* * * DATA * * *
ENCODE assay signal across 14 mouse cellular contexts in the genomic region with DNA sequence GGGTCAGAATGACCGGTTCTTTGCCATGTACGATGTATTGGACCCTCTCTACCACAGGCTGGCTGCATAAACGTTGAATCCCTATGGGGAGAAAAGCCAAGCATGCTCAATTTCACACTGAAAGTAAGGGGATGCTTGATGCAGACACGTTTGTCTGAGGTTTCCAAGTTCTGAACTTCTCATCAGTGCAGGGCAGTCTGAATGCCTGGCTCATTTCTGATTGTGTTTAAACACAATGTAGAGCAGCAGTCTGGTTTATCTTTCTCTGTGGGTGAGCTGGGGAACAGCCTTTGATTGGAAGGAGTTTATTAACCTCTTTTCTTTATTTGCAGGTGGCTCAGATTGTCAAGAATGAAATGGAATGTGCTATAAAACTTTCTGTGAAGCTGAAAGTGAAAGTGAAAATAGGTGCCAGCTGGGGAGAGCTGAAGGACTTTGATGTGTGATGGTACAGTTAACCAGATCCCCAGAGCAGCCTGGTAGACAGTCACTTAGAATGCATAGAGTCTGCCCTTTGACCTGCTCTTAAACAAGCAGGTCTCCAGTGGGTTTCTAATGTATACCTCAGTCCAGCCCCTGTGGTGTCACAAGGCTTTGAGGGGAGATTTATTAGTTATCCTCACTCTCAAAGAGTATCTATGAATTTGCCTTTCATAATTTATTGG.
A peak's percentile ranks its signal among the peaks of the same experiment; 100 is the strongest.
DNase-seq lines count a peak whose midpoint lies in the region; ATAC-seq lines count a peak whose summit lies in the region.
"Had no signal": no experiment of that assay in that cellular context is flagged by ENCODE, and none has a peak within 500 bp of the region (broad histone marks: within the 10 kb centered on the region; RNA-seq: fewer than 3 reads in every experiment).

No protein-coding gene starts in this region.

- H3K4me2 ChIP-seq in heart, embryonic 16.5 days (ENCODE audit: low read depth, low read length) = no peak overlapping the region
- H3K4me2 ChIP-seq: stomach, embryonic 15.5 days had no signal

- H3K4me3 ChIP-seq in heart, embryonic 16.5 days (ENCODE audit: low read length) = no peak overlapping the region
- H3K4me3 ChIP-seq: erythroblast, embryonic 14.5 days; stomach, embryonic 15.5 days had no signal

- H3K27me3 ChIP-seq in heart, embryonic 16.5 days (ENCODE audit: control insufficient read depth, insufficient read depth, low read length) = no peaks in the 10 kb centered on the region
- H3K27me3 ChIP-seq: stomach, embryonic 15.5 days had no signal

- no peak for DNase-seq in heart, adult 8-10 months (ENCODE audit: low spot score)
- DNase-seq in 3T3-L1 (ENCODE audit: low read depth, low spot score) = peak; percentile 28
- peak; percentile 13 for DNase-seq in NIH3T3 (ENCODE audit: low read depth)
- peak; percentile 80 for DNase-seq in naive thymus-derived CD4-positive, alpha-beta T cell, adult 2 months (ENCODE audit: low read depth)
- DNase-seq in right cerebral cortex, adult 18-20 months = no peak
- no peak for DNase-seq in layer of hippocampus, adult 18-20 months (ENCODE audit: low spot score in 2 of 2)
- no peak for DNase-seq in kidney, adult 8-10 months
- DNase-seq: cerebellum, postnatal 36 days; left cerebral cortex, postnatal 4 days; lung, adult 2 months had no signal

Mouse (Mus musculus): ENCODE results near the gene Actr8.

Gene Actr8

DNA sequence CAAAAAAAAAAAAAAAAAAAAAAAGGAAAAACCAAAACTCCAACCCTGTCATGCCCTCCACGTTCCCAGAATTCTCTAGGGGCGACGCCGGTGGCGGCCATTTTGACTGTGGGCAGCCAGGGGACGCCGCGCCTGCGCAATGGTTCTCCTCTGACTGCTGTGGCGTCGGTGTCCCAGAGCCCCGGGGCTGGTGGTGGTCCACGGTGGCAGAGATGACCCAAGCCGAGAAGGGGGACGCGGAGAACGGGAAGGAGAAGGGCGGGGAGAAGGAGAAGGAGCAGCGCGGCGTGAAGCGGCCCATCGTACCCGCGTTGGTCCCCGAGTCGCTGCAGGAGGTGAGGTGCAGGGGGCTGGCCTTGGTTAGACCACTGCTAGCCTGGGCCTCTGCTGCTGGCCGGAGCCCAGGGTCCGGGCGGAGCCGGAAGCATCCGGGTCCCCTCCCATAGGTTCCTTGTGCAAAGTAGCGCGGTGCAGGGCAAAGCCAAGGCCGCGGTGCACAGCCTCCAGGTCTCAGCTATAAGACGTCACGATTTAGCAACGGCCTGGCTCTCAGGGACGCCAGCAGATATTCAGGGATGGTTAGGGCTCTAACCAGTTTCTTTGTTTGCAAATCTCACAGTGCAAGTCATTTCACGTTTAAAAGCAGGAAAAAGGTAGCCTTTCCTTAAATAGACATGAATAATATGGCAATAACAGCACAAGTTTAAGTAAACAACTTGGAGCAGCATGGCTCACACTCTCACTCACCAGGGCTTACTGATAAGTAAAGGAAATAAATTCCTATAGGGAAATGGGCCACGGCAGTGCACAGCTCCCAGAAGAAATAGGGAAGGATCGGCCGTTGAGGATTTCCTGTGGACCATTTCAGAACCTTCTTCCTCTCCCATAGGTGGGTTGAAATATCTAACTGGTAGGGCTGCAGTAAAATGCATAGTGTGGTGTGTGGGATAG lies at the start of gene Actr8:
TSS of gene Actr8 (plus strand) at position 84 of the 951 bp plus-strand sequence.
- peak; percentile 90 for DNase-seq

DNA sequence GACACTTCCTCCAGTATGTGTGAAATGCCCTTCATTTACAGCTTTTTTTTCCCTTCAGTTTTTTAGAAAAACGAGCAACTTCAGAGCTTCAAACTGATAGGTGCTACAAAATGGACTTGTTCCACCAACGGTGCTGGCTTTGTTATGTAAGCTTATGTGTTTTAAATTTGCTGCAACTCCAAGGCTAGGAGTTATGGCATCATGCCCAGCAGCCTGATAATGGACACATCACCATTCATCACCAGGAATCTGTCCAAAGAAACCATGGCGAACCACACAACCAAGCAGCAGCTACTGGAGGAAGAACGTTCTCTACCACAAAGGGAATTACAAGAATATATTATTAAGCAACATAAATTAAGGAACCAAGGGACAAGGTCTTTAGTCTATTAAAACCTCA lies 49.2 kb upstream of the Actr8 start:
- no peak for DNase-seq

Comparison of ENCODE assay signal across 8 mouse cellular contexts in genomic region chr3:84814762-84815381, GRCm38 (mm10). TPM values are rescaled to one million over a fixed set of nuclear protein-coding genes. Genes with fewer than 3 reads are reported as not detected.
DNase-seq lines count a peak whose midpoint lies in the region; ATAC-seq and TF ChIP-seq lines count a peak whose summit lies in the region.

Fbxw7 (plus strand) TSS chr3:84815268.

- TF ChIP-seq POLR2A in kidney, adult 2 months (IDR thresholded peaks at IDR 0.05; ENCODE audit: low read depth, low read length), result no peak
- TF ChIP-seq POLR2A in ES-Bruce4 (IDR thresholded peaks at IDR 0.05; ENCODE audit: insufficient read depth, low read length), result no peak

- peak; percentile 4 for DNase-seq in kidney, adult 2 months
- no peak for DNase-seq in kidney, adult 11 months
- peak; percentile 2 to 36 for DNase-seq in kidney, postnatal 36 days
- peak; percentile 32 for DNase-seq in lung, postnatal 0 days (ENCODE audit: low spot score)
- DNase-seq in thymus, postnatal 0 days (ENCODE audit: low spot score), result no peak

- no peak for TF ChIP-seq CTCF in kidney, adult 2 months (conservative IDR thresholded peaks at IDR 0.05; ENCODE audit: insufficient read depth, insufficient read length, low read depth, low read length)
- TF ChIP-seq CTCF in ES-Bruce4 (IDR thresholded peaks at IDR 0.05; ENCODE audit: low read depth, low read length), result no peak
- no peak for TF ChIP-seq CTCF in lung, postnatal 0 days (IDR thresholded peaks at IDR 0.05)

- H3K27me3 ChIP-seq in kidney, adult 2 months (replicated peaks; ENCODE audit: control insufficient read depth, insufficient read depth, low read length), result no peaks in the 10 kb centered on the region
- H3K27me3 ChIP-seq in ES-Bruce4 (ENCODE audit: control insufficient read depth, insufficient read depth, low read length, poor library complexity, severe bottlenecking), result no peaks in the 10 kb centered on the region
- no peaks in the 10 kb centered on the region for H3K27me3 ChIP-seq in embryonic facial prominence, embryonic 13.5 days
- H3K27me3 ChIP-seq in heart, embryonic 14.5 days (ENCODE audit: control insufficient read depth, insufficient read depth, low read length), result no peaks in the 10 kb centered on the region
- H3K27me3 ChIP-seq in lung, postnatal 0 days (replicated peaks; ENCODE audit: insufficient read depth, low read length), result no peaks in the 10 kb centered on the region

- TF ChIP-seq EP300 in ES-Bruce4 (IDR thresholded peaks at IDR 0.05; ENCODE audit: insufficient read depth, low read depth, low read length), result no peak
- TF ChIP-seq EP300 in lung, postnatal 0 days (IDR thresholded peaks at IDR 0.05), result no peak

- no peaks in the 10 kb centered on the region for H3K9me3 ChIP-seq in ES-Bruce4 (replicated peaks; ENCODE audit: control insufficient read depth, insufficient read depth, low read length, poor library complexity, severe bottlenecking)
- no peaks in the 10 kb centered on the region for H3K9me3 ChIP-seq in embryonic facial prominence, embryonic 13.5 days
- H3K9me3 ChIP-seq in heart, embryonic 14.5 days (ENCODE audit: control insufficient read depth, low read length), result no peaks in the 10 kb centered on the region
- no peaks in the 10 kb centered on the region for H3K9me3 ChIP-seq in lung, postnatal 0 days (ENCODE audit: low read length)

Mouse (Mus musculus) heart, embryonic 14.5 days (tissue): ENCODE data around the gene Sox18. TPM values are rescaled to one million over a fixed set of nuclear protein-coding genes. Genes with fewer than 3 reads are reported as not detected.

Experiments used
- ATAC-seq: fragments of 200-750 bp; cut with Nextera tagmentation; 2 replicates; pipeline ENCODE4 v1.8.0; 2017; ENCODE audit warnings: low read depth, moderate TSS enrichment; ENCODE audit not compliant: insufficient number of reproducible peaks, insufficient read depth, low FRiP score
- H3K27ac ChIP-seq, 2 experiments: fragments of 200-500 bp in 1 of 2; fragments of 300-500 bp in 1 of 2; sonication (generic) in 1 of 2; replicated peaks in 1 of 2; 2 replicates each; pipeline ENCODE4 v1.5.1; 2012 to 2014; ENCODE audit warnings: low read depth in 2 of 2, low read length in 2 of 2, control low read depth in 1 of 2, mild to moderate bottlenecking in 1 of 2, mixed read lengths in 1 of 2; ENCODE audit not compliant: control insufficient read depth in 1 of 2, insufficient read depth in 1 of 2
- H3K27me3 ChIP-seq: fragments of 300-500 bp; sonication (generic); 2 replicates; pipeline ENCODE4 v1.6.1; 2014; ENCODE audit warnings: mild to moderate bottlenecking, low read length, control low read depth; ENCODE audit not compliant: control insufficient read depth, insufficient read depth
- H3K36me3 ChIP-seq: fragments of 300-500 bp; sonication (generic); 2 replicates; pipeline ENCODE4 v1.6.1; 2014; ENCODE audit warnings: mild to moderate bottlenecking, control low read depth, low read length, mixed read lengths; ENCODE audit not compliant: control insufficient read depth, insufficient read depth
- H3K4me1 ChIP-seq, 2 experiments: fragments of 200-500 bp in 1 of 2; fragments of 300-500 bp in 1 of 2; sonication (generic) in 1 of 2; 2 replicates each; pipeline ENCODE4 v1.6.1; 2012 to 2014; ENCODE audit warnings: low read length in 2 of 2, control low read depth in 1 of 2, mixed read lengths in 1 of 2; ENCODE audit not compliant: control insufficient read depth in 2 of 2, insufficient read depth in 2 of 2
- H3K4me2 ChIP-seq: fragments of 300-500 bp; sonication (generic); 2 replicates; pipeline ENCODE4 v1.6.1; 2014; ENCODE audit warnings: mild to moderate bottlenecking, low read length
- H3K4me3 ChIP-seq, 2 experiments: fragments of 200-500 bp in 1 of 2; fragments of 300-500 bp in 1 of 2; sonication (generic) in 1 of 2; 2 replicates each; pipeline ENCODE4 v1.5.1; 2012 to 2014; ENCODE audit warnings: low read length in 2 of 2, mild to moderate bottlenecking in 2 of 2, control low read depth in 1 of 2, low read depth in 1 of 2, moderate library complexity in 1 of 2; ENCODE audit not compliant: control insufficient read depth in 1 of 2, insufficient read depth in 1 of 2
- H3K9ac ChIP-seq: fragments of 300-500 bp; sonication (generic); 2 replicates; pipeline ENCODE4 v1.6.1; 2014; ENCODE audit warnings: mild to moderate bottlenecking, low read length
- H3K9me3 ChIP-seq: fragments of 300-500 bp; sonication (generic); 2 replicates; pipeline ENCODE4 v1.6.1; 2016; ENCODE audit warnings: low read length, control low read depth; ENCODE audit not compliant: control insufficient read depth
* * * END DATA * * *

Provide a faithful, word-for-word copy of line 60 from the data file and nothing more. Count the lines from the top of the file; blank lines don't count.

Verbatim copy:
- H3K9ac ChIP-seq: fragments of 300-500 bp; sonication (generic); 2 replicates; pipeline ENCODE4 v1.6.1; 2014; ENCODE audit warnings: mild to moderate bottlenecking, low read length